The seven basic rules of a long and healthy life

If you want to look forward to a long and healthy life, then according to current scientific insights, there are roughly seven basic rules that you could follow. We will explain them in this blog. If you’re bracing yourself for an information overload, relax. You already know a lot of what you are about to read below.


By Willem Koert


The turning point came in the late 1970s and early 1980s. Until then, biomedical sciences had concentrated entirely on the control, treatment and prevention of disease. Scientific attention was focused on factors that hindered normal functioning.

The scientific project had been successful. In the developed countries, more and more people were able to grow old. A new field of attention emerged: aging. Gradually, more and more scientists began to wonder whether and to what extent aging could be slowed down. Some progressive researchers have even gone so far as to regard aging as a disease and look for a cure. To this day they have not found that medicine, but they did make remarkable discoveries.

This blog post is based on the work of less radical researchers. These scientists followed large groups of people for years, determined their lifestyle and then used advanced statistics to find out which lifestyle increased the chance of a long and healthy life, and which lifestyle did not. In this vast body of research, the associations below come up again and again.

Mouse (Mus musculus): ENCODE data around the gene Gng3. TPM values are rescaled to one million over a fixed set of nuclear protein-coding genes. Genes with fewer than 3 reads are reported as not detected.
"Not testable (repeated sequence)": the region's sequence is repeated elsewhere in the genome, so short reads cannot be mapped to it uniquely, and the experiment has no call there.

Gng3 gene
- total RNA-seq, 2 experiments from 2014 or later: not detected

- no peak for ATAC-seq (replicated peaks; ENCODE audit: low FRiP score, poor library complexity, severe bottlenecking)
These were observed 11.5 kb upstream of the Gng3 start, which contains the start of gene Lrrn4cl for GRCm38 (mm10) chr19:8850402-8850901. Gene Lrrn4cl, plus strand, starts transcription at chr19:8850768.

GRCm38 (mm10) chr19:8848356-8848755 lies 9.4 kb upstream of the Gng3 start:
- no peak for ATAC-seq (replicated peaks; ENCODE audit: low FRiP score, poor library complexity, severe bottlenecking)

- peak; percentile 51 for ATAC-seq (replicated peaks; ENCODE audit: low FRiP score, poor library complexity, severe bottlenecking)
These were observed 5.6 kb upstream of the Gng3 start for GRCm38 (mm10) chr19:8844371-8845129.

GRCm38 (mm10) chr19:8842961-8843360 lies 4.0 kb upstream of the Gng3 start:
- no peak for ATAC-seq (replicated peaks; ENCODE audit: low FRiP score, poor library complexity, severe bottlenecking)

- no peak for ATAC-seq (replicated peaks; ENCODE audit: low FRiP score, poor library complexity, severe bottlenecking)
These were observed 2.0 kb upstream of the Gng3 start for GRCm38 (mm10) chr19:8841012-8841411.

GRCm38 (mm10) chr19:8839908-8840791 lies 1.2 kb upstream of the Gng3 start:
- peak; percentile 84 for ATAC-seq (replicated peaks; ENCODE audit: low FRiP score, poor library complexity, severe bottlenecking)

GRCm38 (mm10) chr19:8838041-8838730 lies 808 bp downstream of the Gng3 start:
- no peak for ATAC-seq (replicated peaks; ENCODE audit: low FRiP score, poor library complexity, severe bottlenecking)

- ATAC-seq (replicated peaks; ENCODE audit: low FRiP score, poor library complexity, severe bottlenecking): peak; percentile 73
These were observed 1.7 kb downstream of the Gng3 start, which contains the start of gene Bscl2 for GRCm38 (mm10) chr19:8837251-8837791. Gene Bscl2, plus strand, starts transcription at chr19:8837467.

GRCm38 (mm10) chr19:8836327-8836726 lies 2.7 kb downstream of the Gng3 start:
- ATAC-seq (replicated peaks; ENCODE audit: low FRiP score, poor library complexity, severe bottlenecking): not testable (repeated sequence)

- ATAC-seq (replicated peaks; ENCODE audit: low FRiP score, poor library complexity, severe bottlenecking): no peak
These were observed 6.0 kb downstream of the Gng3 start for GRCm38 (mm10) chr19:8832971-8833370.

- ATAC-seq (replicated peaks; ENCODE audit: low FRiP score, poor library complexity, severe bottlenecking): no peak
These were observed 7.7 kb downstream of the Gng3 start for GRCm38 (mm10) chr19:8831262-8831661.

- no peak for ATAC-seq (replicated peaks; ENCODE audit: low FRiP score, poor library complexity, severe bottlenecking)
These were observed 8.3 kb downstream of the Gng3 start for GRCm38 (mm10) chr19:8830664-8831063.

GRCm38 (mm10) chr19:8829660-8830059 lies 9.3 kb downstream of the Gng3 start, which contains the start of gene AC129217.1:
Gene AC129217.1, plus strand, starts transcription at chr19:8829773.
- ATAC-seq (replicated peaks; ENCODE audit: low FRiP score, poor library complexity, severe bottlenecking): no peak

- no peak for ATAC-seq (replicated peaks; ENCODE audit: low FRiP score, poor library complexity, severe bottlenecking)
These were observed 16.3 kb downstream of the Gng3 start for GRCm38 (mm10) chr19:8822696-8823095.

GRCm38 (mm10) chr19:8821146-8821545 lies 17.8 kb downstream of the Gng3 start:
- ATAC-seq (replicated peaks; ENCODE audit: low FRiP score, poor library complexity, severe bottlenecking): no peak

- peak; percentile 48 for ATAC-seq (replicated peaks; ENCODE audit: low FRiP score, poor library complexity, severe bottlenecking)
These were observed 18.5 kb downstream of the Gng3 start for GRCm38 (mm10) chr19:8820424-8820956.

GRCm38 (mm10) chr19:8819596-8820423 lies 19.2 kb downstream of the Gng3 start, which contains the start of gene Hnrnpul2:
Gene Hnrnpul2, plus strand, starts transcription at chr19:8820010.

#1 Exercise

It’s unfortunate for anyone who hates exercise, but exercise is one of the two most important lifestyle factors that can help you reach a very old age while staying healthy. If we are to believe molecular studies, people who exercise a lot every day can live 9 years longer than people who exercise little.[1]

The magnitude of the effect of exercise is shown in a study published in 2015 in Clinical Interventions in Aging.[2] In this study, Brazilian scientists followed 1,378 people over 60 for 11 years. The Brazilians divided the study participants into 3 equally sized groups based on the amount of daily exercise. Of the men in the group that moved the least, 35 percent were still alive after 11 years, while in the group with the most exercise, 70 percent of the men were still alive.